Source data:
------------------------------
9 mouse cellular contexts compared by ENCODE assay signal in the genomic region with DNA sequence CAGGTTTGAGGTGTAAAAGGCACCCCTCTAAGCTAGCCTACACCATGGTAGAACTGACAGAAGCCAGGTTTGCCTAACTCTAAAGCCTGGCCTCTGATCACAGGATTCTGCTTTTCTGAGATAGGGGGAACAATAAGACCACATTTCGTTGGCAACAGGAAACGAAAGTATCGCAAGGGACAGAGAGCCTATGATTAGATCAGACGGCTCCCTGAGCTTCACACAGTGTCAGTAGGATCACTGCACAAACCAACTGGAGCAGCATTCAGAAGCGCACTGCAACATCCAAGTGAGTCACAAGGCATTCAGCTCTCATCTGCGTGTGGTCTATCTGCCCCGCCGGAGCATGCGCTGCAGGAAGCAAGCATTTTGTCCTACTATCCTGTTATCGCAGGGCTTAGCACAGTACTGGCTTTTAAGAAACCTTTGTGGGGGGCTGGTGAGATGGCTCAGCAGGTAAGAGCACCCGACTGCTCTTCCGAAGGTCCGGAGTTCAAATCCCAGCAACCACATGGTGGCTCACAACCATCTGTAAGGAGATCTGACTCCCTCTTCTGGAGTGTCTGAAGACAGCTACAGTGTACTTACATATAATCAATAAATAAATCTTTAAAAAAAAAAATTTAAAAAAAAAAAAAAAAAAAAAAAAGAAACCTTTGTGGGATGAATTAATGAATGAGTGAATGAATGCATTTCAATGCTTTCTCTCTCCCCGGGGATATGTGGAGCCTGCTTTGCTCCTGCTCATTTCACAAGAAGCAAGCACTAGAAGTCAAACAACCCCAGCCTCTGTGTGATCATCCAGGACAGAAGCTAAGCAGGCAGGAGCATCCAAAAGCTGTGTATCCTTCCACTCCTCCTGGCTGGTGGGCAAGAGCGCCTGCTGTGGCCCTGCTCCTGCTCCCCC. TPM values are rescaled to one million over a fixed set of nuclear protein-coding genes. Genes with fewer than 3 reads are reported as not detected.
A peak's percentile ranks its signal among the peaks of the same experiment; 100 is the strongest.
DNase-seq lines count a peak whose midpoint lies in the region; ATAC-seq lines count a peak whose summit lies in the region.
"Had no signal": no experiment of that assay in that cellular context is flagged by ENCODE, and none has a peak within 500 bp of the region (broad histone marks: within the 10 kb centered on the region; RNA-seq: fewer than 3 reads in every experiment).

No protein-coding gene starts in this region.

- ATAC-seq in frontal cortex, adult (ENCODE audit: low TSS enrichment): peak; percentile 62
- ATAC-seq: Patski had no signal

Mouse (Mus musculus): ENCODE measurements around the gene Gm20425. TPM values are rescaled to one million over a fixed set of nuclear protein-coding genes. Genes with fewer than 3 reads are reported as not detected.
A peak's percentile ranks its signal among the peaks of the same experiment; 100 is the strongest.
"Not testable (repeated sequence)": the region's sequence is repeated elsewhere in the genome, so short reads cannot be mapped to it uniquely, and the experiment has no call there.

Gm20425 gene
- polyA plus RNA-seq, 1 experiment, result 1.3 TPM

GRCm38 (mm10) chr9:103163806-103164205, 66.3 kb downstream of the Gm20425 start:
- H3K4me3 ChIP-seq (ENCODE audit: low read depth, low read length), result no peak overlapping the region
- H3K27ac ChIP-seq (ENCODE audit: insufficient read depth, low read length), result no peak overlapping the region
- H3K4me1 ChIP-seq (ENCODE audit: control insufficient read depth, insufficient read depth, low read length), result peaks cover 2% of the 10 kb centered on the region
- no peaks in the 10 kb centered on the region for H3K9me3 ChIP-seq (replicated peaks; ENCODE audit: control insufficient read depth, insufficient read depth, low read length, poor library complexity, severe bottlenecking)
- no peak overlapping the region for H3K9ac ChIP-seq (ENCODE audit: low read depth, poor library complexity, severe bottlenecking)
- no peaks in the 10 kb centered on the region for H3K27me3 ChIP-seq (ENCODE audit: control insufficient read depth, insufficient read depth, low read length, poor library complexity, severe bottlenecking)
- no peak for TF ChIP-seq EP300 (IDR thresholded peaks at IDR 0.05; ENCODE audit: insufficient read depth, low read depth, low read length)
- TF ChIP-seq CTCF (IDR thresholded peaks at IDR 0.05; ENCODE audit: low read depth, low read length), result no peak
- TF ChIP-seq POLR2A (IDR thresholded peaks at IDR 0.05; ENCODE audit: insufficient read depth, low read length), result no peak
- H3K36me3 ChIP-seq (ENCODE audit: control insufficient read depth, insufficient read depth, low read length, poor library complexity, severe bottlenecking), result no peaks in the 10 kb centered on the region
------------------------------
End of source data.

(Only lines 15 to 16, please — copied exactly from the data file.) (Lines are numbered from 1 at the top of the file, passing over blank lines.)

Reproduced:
- H3K27ac ChIP-seq (ENCODE audit: insufficient read depth, low read length), result no peak overlapping the region
- H3K4me1 ChIP-seq (ENCODE audit: control insufficient read depth, insufficient read depth, low read length), result peaks cover 2% of the 10 kb centered on the region